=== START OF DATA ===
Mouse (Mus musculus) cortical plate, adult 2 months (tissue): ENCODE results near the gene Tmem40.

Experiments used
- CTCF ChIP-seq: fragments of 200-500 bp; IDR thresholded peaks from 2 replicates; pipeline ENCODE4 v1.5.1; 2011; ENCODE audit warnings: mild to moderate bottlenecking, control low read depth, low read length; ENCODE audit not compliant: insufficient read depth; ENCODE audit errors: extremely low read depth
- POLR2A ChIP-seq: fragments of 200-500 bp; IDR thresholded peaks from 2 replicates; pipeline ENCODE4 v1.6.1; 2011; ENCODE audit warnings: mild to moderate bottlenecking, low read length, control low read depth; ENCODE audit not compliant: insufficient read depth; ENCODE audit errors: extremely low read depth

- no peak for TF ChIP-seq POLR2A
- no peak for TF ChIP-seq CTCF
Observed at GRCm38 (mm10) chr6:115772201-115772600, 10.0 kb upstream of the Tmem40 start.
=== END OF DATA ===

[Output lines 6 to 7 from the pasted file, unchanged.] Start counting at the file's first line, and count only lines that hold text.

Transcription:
- no peak for TF ChIP-seq CTCF
Observed at GRCm38 (mm10) chr6:115772201-115772600, 10.0 kb upstream of the Tmem40 start.